I am just reading this now and it is brining back lots of memoires of my grandparents. My mom, first gen American, said she was married before she knew the English . My father, god rest his soul, would say “gabbagul” and “ supra Every time I meet people from Italy they tell me it is an ethnic insult. Ethnicity and Political Behavior: Italians in an Urban Milieu 6 . We need to know more fully and accurately what has happened to Italian .. mainland did not exist until and, as the graph shows, emigration from the Sicilian fore the war with cash once again left (for nearby Parma or for distant New York) to find. View credits, reviews, tracks and shop for the Vinyl release of Until We Meet Again on Discogs.
Unlucky for some: Thirteen strange Italian superstitions - The Local
Each day required long walks to family plots, adding to the toil that framed daily lives. Families typically worked as collective units to ensure survival. Angelo Pellegrini, who became a successful immigrant, remembered his sharecropping family: Education beyond the third grade was out of the question At eight or nine years of age, if not sooner, the peasant child is old enough to bend his neck to the yoke and fix his eyes upon the soil in which he must grub for bread. I did not know it then, but I know it now, that is a cruel, man-made destiny from which there is yet no immediate hope of escape.
The impact of unification on the South was disastrous. The new constitution heavily favored the North, especially in its tax policies, industrial subsidies, and land programs. The hard-pressed peasantry shouldered an increased share of national expenses, while attempting to compete in markets dominated more and more by outside capitalist intrusions.Until We Meet Again (Hani's Heavenly Vocal Mix)
These burdens only exacerbated existing problems of poor soil, absentee landlords, inadequate investment, disease, and high rates of illiteracy. With cruel irony, as livelihoods became increasingly precarious, population totals soared. Italy jumped from 25 million residents in to 33 million in to more than 35 million indespite the massive migration already underway. Commencing in the regions of Calabria, Campania, Apulia, and Basilicata, and spreading after to Sicily, Italian emigration became a torrent of humanity.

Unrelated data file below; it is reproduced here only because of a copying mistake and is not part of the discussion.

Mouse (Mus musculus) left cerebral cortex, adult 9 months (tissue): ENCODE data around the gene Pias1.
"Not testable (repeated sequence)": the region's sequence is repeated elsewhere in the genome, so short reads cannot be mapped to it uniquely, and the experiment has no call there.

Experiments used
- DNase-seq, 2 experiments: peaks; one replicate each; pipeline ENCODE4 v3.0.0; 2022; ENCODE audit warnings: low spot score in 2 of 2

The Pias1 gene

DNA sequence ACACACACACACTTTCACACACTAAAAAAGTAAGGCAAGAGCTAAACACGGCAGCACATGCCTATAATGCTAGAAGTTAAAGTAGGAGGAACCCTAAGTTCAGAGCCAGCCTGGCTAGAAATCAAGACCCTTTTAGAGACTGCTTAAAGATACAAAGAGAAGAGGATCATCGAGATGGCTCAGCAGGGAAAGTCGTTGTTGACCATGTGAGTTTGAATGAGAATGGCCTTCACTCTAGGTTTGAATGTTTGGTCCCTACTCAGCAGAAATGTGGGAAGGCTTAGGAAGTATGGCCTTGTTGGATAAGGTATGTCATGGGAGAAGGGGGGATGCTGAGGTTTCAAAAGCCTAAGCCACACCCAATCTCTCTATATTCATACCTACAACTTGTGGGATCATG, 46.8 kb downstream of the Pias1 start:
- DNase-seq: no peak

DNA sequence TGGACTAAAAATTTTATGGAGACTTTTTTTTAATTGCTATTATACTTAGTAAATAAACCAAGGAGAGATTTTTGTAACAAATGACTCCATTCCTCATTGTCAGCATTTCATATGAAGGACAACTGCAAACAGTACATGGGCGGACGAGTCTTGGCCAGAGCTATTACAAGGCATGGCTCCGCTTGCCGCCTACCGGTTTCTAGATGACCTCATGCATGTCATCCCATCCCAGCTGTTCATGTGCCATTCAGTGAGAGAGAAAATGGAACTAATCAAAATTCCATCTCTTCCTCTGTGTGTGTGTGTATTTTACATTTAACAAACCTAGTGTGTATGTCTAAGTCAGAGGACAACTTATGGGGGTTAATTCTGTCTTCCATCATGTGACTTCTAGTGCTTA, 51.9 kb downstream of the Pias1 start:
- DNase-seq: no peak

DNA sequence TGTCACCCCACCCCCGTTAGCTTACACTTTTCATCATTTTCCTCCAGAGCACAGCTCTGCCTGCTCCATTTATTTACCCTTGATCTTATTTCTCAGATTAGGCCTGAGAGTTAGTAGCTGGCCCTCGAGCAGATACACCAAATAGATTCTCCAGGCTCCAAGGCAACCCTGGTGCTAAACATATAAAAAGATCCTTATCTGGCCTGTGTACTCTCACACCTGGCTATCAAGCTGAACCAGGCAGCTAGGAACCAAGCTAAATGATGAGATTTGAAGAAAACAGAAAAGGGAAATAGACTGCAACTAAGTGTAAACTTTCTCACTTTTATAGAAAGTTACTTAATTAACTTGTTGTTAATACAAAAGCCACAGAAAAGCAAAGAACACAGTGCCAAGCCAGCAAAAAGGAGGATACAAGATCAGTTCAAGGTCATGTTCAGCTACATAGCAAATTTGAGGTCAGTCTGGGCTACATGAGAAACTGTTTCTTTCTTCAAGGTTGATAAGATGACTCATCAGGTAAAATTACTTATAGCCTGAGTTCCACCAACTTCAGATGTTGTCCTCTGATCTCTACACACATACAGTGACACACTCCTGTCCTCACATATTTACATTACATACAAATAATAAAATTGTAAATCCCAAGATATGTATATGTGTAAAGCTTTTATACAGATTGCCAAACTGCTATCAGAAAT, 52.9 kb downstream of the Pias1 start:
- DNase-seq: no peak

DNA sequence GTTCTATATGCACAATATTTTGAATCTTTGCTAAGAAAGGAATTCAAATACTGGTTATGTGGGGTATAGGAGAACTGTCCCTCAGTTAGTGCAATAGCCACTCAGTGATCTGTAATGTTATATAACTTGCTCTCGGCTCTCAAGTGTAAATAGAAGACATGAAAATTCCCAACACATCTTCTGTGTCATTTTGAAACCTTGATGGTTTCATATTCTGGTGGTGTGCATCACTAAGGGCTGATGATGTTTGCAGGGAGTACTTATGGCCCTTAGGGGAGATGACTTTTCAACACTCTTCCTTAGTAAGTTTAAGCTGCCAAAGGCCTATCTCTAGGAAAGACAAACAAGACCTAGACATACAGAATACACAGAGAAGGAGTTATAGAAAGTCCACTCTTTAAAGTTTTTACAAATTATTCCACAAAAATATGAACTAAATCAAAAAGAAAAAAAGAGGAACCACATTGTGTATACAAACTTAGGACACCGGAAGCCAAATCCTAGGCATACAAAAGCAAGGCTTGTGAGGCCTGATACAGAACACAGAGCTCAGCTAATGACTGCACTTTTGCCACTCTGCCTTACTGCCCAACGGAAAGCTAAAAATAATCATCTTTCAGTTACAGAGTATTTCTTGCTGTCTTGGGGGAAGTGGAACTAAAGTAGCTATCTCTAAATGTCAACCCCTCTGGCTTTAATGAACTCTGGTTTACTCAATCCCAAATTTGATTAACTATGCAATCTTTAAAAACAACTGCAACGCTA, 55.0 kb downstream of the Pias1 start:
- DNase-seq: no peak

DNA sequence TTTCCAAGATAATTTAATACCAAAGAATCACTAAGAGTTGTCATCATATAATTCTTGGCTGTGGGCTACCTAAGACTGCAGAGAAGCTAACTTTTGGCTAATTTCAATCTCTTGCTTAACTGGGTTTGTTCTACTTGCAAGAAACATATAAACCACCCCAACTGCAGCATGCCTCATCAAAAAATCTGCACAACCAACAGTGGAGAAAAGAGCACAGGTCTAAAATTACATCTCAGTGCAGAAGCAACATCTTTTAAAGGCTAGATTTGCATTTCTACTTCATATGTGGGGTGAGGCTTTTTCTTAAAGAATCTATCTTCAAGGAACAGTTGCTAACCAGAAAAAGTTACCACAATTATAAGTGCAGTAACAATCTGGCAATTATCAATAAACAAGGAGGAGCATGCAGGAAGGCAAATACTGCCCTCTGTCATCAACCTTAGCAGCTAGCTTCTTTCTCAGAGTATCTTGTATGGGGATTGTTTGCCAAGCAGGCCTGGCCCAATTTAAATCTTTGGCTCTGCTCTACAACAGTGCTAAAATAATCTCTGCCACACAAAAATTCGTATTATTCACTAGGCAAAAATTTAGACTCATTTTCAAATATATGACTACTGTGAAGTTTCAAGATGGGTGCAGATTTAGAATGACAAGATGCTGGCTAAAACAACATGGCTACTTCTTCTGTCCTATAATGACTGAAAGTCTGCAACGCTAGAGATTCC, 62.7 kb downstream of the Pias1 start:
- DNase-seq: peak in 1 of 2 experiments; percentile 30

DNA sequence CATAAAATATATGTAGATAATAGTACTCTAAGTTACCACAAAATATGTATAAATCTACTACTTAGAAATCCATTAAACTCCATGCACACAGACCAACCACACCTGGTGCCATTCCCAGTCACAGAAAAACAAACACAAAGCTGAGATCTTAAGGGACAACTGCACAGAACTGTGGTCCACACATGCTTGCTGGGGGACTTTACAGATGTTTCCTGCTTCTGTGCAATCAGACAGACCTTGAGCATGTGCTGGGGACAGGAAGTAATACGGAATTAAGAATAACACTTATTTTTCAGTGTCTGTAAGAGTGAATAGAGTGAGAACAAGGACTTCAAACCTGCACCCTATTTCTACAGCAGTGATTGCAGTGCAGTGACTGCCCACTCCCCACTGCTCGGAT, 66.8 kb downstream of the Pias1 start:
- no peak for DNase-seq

Frommore than 4. Despite these massive numbers, it should be noted that roughly two-thirds of Italian migration went elsewhere, especially to Europe and South America. Immigration to the United States before and after this period accounted for approximately one million additional arrivals—a considerable movement in its own right—but the era of mass migration remains central to the Italian immigrant experience.
Yet, there were important precursors. Italian explorers and sailors venturing outward in the employ of other nations touched America in its earliest beginnings. The most famous was, of course, Christopher Columbus, a Genoese mariner sailing for Spain. After the American Revolution, a small flow of largely northern-Italian skilled artisans, painters, sculptors, musicians, and dancers came to the new nation, filling economic niches. With the failure of the early nineteenth-century liberal revolutions, these immigrants were joined by a trickle of political refugees, the most famous of whom was Giuseppe Garibaldi.
By the second half of the century, American cities also typically included Italian street entertainers, tradesmen, statuette makers, and stone workers, who often established the first beachheads of settlement for the migrations to come.
Many of these pioneers were merely extending generationsold migratory patterns that had earlier brought them through Europe. An old Italian proverb instructed: Chi esce riesce He who leaves succeeds. This initial Italian movement dispersed widely throughout America, but its numbers were too small to constitute a significant presence. Bythe heaviest concentration was in Louisiana only peoplethe result of Sicilian migration to New Orleans and its environs.
Within a decade, California contained the highest total of any state—a mere 2,—and New York, soon to become home to millions of Italian immigrants, counted 1, Everything changed with mass migration, the first phase of which consisted primarily of temporary migrants—"sojourners"—who desired immediate employment, maximum savings, and quick repatriation.